"The Legend of Zelda: Link's Awakening" has always been a blindspot when it comes to the franchise. I've played all the Nintendo console games but this portable classic remained a mystery.
The reason for that lies with my mother, who sent my Game Boy to the Philippines because she thought I wasn't using it. That left me without the handheld in 1993. I missed the original and remastered edition, but thanks to a Nintendo Switch remake, I had a chance to play "Link's Awakening," albeit with heavy changes. Developed by Grezzo, the update re-creates every pixel with polygons, giving the game a more modern look, and adapts the controls to accommodate the buttons of contemporary controllers.
Despite those changes, "Link's Awakening" appears to retain the soul of the original. It shows up in the world and dungeon design and the top-down perspective that was the hallmark of the classic 8- and 16-bit titles.
"Link's Awakening" is a departure from other "Zelda" games because it doesn't involve the customary pieces. It has no Triforce, no princess and no Gannon. In its place, the adventure follows Link as he's caught in a storm while sailing. Lightning strikes his boat, destroying it and he washes ashore on the mysterious Koholint Island.
The villagers Marin and Tarin help him recover and a mysterious owl tells him that the only way to return home is to awaken the Wind Fish. That takes players through at least eight dungeons, where they have to defeat bosses and acquire the instrument of the Sirens. When they're played together, they can rouse the creature from its slumber inside an egg that rests atop a volcano. (Yeah, it's an imaginative world.)
The campaign follows the structure of that era's titles but it tacks on a variety of unusual additions that ended up being mainstays of the series. These include side activities such as fishing and a trading quest where players start with an innocuous doll and end up with a valuable item at the end. They encounter quests that need to be finished in order to enter a dungeon.
Many of the ideas in "Link's Awakening" are ahead of their time, but simultaneously, they seem mish-mashed together. It's a blessing and a curse. Without the need to follow the customary formula, the developers were given free rein to experiment, and the game has loads of original content that expands the "Zelda" universe. The downside to this is that the game doesn't have its usual coherence.
That makes "Link's Awakening" puzzling to navigate at times. Thankfully, the developers offered hints about where to go next after defeating a boss and they also included Old Man Ulrira, who is quiet face to face but willing to talk Link's ear off when the hero calls the older gentleman on the phone. He and the owl provide essential directions on where players should go to advance the campaign.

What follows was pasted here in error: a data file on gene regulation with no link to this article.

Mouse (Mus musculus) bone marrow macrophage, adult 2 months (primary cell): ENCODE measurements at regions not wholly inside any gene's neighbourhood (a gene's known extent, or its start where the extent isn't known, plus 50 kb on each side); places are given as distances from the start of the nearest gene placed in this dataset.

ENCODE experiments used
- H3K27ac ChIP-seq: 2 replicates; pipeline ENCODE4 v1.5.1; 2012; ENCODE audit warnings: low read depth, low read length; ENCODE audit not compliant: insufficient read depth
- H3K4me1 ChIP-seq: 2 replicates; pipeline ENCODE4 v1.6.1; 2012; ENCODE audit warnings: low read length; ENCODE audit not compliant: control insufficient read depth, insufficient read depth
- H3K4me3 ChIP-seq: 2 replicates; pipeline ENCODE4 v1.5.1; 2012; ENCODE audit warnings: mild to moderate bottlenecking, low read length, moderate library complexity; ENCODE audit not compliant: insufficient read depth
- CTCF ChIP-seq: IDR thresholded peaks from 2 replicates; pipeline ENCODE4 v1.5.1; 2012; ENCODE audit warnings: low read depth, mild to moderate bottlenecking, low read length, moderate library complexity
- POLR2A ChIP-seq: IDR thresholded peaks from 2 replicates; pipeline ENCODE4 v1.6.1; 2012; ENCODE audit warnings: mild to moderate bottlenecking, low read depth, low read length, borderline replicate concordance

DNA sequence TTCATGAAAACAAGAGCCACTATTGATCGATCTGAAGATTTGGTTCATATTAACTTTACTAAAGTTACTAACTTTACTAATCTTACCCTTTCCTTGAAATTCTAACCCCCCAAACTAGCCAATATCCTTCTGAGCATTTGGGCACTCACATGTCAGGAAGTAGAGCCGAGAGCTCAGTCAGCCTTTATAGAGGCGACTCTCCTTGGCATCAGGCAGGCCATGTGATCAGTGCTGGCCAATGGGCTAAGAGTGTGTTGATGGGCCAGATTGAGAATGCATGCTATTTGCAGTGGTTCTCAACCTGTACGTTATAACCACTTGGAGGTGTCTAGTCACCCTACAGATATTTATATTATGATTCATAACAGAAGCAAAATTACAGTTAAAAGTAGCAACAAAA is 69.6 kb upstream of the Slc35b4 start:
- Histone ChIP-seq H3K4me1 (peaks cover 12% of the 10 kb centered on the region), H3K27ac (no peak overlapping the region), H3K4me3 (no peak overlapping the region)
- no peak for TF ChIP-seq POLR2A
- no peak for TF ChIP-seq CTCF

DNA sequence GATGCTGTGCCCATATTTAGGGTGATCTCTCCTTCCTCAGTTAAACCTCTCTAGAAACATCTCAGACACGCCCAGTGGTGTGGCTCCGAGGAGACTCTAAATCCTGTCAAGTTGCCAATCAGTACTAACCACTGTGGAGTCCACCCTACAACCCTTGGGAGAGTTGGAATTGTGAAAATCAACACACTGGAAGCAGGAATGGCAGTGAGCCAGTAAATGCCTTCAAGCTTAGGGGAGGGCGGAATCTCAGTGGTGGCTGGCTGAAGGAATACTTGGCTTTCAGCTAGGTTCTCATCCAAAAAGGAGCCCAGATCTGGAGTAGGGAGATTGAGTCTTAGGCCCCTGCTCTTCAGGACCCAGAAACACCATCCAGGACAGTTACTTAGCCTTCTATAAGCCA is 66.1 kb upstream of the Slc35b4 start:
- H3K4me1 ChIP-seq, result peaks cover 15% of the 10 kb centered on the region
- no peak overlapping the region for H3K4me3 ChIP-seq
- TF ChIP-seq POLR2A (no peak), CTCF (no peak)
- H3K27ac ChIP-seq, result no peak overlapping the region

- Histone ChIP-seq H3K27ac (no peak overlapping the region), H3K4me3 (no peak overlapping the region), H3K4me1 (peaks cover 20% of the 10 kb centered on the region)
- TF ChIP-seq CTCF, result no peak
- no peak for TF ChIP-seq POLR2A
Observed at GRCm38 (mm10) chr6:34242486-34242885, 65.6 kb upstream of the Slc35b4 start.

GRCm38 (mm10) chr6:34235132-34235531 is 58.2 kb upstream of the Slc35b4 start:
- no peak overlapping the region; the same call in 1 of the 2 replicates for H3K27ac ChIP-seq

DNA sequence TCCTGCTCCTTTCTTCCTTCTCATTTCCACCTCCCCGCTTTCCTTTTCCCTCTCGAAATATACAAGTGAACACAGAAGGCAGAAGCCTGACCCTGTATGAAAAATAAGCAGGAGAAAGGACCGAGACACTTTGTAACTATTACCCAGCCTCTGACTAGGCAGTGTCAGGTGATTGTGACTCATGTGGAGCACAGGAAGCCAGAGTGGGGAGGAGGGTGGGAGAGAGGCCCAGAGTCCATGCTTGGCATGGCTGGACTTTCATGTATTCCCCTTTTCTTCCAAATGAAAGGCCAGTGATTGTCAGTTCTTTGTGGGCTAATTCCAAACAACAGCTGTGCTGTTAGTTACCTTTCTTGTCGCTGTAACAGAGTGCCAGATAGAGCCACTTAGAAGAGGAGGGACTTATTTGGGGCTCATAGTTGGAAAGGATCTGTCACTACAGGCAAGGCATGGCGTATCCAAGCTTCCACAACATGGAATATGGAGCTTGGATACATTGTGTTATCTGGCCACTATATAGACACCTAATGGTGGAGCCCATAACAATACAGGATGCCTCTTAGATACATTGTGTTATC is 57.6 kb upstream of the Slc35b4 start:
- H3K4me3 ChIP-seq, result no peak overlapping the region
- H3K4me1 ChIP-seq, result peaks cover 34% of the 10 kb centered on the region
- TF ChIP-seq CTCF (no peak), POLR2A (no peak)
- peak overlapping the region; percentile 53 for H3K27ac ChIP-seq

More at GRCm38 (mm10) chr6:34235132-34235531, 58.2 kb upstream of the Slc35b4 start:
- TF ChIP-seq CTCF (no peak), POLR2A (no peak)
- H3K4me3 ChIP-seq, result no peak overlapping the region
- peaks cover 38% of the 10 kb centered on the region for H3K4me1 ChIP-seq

As for the pacing, "Link's Awakening" is easy at first. The six dungeons are a breeze as players tear through enemies and uncover new tools to help them in their quest. The items unlock areas to explore and players will revisit caves and other locales to unearth every single collectible.
Then players come across the last two dungeons and the difficulty jumps. The levels aren't impossible, but they become more complex. It's nowhere near as involved as the Water Temple in "Ocarina of Time," but the levels are multilayered, require thorough exploration and feature obtuse puzzles. They can be tough but rewarding.
The major new addition to "Link's Awakening" is the option for players to build their own dungeons. It's done via tiles: Players connect different rooms to create one level. The tiles themselves come from dungeons that players have adventured through and special stones that they discover. It's rudimentary and nowhere near the level of "Super Mario Maker" but it establishes the foundation for a great feature. The easy-to-make levels can be shared via amiibo, but other than that, it doesn't have too much to offer.
"Link's Awakening" isn't a perfect game, but it offers a glimpse of a "Zelda" franchise in transition. It's a time capsule that shows how the game became a font of new ideas that later became mainstays of the series.
Aside from that, the game also has a charming peculiarity about it. The story is darker than one would expect and it's full of oddball characters. It's one of the more unusual entries and that's partly what makes it great. The best "Zelda" games are the ones that break the mold and have elements that come out of left field. "Link's Awakening" has a lot of that and those ideas have aged well with time.
'The Legend of Zelda: Link's Awakening'
3 1/2 stars out of four
Platform: Nintendo Switch
This article is written by Gieson Cacho from Mercury News and was legally licensed via the Tribune Content Agency through the NewsCred publisher network. Please direct all licensing questions to firstname.lastname@example.org.